I waited until I was 11 weeks before emailing my personal tutor as I had almost convinced myself that something would go wrong, and I needed to avoid facing the reality that my dream of being a mother may be cut short. Thankfully I made it to 11 weeks with no complications and emailing my tutor began to feel like telling my mum for the first time! She was super sweet and delighted for me but told me to arrange a meeting with the head of department. 

I went into the meeting with the confidence that I had it all figured out but reception from the HOD was a little less warm. She told me again and again to take the year off but I stuck to my plan and told her I didn’t need to, I had it all sorted. Of course it meant a lot of long days and extra shifts but it was worth it to have my degree still on track for when Daisy arrives. 

My head of department still wasn’t happy, she said the distribution of hours had to be spread equally across each week. I agreed to fulfil the required hours but already knew I was going to take it upon myself to devise a plan with the Alder Hey placement nurses to cram my hours to suit me.

Before long, I was hit with the risk assessments. And more risk assessments. And more risk assessments. It felt like a tactic to pressure me into deferring a year but by this time I was so far into my placement that my determination to complete the course was too strong a force to be reckoned with.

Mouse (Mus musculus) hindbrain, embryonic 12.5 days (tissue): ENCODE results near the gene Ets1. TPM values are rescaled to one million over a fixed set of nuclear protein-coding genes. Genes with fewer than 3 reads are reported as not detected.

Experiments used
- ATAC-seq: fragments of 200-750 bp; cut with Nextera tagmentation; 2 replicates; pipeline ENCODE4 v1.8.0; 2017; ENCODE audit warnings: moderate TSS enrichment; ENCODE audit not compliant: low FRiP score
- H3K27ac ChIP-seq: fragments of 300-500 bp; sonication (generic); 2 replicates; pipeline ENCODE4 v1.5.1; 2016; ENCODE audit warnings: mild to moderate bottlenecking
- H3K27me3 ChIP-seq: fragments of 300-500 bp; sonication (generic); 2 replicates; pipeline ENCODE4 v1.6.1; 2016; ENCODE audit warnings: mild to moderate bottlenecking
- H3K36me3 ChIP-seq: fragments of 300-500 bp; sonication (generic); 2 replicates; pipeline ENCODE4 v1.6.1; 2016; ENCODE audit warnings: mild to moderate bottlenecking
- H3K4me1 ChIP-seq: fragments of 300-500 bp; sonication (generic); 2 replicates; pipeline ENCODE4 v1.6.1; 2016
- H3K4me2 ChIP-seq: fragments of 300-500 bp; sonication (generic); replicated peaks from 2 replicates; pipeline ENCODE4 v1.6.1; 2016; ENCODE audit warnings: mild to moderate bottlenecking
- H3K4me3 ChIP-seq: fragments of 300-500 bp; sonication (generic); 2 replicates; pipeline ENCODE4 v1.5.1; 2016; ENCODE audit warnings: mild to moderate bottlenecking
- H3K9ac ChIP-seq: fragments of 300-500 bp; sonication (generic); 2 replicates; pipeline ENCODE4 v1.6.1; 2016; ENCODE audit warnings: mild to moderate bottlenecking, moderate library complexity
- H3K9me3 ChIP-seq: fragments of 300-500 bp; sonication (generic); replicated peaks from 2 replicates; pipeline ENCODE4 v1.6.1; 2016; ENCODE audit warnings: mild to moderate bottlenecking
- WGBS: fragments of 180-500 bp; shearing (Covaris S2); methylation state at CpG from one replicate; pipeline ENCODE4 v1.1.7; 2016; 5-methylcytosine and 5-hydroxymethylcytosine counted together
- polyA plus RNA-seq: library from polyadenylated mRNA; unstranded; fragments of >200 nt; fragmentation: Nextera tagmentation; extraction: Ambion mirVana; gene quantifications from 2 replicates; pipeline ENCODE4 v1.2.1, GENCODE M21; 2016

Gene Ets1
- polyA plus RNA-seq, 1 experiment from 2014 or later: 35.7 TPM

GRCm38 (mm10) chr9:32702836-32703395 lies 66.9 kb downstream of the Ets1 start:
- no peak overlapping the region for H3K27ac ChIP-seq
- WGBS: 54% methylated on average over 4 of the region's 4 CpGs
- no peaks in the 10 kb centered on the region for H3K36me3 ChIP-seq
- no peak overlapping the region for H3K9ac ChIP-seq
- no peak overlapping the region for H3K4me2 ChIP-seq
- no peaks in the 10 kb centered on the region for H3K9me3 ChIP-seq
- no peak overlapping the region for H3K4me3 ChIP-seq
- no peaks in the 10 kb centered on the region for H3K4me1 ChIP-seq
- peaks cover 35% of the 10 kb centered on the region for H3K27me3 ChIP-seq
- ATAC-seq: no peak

Daisy was soon born and after settling into newborn life, I was back on the ward and faced with the challenge of exclusively breastfeeding, and needing her with me on placement. 

“What will you do if Daisy is in her pram in the ward and there’s a fire?” they asked me, over and over again. My answer was simple, grab my child and get downstairs I replied, that’s a mothers instinct.

The Alder Hey nurses were so accommodating, they allowed me suitable breaks to breastfeed, a fridge to keep expressed milk and were wonderful with Daisy. They made fulfilling my 2300 hours slightly more achievable. The only thing they could improve on is their maternity uniform though, it could’ve fit two of me in.

For more information on being a young mum and trying to start your career, read more here.